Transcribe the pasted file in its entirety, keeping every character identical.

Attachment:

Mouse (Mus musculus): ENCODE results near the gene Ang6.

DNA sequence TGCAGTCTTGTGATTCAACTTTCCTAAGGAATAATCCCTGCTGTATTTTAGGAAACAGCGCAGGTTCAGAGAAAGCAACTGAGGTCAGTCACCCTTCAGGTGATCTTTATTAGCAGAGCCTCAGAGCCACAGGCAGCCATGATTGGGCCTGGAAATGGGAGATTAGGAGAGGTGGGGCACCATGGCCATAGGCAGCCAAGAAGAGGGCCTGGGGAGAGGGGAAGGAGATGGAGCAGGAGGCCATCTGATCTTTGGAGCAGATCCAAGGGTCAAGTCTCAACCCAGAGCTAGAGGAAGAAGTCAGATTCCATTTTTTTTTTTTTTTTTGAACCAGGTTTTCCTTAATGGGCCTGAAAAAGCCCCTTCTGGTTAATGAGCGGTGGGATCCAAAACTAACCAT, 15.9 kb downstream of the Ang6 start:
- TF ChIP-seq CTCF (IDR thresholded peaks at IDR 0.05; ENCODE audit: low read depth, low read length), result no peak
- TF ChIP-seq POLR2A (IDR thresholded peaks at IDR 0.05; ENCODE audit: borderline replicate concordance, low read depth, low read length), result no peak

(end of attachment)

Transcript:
Mouse (Mus musculus): ENCODE results near the gene Ang6.

DNA sequence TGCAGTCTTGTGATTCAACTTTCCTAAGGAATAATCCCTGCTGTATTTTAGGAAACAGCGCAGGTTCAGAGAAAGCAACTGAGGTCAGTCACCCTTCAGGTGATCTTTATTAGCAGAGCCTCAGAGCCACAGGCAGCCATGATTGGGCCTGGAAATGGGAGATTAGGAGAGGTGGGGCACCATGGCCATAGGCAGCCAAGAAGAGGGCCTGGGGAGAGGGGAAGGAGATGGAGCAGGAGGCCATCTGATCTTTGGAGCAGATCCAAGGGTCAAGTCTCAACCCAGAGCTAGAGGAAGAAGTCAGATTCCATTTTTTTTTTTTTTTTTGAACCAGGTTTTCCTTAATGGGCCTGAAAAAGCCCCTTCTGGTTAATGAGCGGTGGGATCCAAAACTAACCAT, 15.9 kb downstream of the Ang6 start:
- TF ChIP-seq CTCF (IDR thresholded peaks at IDR 0.05; ENCODE audit: low read depth, low read length), result no peak
- TF ChIP-seq POLR2A (IDR thresholded peaks at IDR 0.05; ENCODE audit: borderline replicate concordance, low read depth, low read length), result no peak